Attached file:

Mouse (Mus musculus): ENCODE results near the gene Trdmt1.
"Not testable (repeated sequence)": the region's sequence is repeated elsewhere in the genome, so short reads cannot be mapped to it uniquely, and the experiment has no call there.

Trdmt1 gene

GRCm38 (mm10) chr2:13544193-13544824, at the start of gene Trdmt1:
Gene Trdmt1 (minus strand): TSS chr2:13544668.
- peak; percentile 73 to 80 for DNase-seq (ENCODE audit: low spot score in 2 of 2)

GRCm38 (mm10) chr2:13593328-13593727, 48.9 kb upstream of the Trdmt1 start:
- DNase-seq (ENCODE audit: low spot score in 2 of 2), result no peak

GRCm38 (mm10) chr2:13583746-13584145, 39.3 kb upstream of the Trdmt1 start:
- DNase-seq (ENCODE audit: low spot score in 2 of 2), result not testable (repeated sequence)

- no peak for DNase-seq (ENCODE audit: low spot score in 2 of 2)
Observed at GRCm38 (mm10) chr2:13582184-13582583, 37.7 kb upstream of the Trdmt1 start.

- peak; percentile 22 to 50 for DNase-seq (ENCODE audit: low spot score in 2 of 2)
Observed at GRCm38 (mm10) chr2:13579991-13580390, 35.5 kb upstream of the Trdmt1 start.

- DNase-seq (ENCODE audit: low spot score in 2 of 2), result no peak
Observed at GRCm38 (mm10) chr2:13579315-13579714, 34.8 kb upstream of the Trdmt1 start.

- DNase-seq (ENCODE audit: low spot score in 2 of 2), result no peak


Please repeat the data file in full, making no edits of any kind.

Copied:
Mouse (Mus musculus): ENCODE results near the gene Trdmt1.
"Not testable (repeated sequence)": the region's sequence is repeated elsewhere in the genome, so short reads cannot be mapped to it uniquely, and the experiment has no call there.

Trdmt1 gene

GRCm38 (mm10) chr2:13544193-13544824, at the start of gene Trdmt1:
Gene Trdmt1 (minus strand): TSS chr2:13544668.
- peak; percentile 73 to 80 for DNase-seq (ENCODE audit: low spot score in 2 of 2)

GRCm38 (mm10) chr2:13593328-13593727, 48.9 kb upstream of the Trdmt1 start:
- DNase-seq (ENCODE audit: low spot score in 2 of 2), result no peak

GRCm38 (mm10) chr2:13583746-13584145, 39.3 kb upstream of the Trdmt1 start:
- DNase-seq (ENCODE audit: low spot score in 2 of 2), result not testable (repeated sequence)

- no peak for DNase-seq (ENCODE audit: low spot score in 2 of 2)
Observed at GRCm38 (mm10) chr2:13582184-13582583, 37.7 kb upstream of the Trdmt1 start.

- peak; percentile 22 to 50 for DNase-seq (ENCODE audit: low spot score in 2 of 2)
Observed at GRCm38 (mm10) chr2:13579991-13580390, 35.5 kb upstream of the Trdmt1 start.

- DNase-seq (ENCODE audit: low spot score in 2 of 2), result no peak
Observed at GRCm38 (mm10) chr2:13579315-13579714, 34.8 kb upstream of the Trdmt1 start.

- DNase-seq (ENCODE audit: low spot score in 2 of 2), result no peak